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Our next story comes from Randy Seaver, founder of Genea-Musings.

My favorite family heirloom is the Union Case with two photographs of a man and a woman, who I believe are my second great-grandparents, Isaac Seaver (1823-1901) and Lucretia (Smith) Seaver (1828-1884), who married in 1851 in Massachusetts.

Isaac is my only Civil War soldier ancestor. Maureen Taylor, a photo dating expert, indicated that the clothing was typical of the 1850s. The photos are ambrotypes encased in a gutta percha hard plastic case. I am told these were typical photographs taken before a man left for Civil War service so it may be dated about 1863.

I received this Union Case from the estate of my father’s youngest sister, Geraldine (Seaver) Remley in 2007. She likely obtained it when her mother died in 1962. It had, apparently, been handed down through four generations of my Seaver ancestors.


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This family heirloom story comes from Carol Rice, founder of Family Storytelling.

I was 18 and had moved away from home for the very first time. All the way from Utah to Idaho – a whole state away. I wasn’t worried though, I was brave. Or so I thought. After the excitement of the first few nights wore off I was ready to go home and sleep in my own bed. I was ready to have Mom make me some dinner – all I’d done is kind of snack on stuff in my kitchen. I was ready to get a big, warm hug and have someone ask about my day.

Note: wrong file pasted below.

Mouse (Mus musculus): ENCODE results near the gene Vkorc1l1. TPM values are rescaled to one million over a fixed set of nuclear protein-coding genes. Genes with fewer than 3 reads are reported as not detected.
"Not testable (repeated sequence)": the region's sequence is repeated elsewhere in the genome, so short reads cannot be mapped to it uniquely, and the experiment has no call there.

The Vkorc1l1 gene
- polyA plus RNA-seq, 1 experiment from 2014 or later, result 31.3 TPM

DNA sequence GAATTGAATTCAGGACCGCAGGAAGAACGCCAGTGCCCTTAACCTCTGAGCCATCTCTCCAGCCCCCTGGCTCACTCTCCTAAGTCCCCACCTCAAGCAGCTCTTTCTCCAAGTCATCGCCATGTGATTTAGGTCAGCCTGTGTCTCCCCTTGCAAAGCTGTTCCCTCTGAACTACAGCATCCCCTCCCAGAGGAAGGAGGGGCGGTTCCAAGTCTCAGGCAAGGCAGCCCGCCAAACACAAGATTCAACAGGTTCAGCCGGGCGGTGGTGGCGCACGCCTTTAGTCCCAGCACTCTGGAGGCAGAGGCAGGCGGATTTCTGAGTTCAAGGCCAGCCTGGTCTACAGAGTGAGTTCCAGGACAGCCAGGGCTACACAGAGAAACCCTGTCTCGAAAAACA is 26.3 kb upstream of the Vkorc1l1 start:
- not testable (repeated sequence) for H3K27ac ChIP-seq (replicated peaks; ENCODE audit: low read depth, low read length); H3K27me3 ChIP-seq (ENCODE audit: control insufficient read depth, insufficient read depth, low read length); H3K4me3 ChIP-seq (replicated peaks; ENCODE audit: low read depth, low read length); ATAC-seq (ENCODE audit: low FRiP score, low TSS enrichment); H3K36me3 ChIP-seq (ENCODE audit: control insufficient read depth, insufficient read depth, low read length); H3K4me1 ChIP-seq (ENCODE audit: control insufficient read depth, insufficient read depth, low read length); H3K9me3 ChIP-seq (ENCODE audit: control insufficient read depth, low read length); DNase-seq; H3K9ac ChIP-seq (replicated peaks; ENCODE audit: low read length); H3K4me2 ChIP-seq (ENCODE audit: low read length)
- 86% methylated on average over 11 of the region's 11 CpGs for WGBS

I worked up the nerve and swallowed enough pride to let my mom know how I was feeling. It wasn’t long after that that she and a friend of hers decided they wanted to make a road trip – to Idaho. My mom arrived with a big, warm hug, made me dinner and asked me how everything was going. Then, as we sat there on my dorm room “cot,” she told me a story.

I’d heard the story before but it had never meant so much. She told me about a young girl who lived in Ireland and lost her mom when she was about 12 years old. She was a good girl and took care of her little brothers so her dad could still provide for them. She kept house, she made meals, knew her place in her home and was happy with it.

But a few years later when her dad remarried she didn’t know her place as well anymore. She missed her mom more than ever and was invited by an aunt to go to America. So at the young age of 16, she packed up her courage, and utterly alone, got on a boat. As she waved goodbye to her home in Ireland – she knew she would never return to the land and family she loved.

I hugged my mom and thanked her. All of a sudden things didn’t seem so bad compared to what my great-grandmother had done. Her blood ran through me and her story reached out to me like a lifeline – if she could move a world away, I could handle one state. After that Mom pulled out a little package. Inside was a doll dressed in a little red, wool tartan and carrying a bag with a luggage tag that said, “To America, From Ireland.” I love that doll – to this day it is still a reminder that I can do hard things.